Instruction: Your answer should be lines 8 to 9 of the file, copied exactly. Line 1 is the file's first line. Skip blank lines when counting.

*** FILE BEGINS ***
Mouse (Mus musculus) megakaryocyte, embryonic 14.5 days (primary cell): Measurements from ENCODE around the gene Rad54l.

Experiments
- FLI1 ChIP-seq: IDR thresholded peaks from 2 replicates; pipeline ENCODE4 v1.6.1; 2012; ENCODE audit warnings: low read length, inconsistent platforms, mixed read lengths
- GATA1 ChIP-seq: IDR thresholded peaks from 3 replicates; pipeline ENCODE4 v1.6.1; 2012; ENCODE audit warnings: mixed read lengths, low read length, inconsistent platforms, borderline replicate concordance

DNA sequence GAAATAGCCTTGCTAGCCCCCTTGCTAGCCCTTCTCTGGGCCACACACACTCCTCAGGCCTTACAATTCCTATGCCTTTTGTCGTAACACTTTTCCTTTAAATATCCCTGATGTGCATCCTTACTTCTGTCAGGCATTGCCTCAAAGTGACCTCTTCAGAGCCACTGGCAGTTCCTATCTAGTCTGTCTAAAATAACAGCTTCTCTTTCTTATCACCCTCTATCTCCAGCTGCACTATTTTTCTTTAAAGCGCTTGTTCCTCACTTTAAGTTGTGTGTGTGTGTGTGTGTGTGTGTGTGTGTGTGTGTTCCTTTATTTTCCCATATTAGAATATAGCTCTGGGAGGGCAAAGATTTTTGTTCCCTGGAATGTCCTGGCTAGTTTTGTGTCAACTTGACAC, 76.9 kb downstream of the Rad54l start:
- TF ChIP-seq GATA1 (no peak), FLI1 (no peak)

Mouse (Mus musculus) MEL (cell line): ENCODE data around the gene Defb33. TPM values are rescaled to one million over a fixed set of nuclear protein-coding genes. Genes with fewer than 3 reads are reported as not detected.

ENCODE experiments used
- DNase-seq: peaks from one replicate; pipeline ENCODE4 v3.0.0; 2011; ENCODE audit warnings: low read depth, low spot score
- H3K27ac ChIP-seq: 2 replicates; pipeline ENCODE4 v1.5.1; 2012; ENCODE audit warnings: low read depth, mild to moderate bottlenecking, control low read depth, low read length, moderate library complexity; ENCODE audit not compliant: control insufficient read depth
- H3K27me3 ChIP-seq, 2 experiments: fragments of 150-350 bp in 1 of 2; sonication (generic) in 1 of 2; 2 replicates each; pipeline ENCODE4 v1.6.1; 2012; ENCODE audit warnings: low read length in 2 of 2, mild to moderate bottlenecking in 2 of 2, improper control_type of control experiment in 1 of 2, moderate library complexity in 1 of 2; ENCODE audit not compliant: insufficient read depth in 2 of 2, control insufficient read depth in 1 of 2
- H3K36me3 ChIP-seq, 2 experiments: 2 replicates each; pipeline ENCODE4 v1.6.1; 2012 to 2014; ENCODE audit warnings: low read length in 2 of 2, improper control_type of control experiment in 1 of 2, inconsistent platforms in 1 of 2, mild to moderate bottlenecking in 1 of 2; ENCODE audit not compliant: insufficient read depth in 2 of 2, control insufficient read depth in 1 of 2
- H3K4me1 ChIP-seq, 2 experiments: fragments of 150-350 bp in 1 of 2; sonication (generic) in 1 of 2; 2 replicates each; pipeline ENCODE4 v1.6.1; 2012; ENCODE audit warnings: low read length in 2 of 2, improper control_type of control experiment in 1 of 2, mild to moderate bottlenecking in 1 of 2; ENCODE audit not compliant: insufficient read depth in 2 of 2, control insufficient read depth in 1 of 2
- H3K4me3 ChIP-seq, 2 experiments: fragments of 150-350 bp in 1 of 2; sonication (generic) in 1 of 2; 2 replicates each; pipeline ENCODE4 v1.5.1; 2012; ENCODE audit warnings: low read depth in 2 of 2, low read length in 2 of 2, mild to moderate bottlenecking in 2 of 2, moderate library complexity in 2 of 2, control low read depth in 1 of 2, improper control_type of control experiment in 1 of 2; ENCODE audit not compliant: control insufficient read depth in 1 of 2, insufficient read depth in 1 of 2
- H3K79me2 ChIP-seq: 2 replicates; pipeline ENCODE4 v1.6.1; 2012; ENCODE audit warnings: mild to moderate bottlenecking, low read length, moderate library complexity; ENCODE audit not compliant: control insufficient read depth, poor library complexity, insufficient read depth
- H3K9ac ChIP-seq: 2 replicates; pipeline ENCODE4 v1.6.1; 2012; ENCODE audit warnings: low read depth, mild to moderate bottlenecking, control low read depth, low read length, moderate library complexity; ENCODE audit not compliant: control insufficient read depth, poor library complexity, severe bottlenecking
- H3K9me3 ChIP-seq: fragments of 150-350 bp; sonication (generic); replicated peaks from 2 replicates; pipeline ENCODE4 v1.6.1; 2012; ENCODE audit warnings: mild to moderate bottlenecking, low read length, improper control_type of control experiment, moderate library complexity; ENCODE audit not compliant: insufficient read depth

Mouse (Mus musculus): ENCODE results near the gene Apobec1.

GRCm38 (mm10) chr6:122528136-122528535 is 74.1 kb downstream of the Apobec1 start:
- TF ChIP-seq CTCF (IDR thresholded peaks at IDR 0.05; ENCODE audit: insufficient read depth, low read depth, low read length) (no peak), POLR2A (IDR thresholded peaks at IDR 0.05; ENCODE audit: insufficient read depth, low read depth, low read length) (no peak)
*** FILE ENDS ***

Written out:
ENCODE experiments used
- DNase-seq: peaks from one replicate; pipeline ENCODE4 v3.0.0; 2011; ENCODE audit warnings: low read depth, low spot score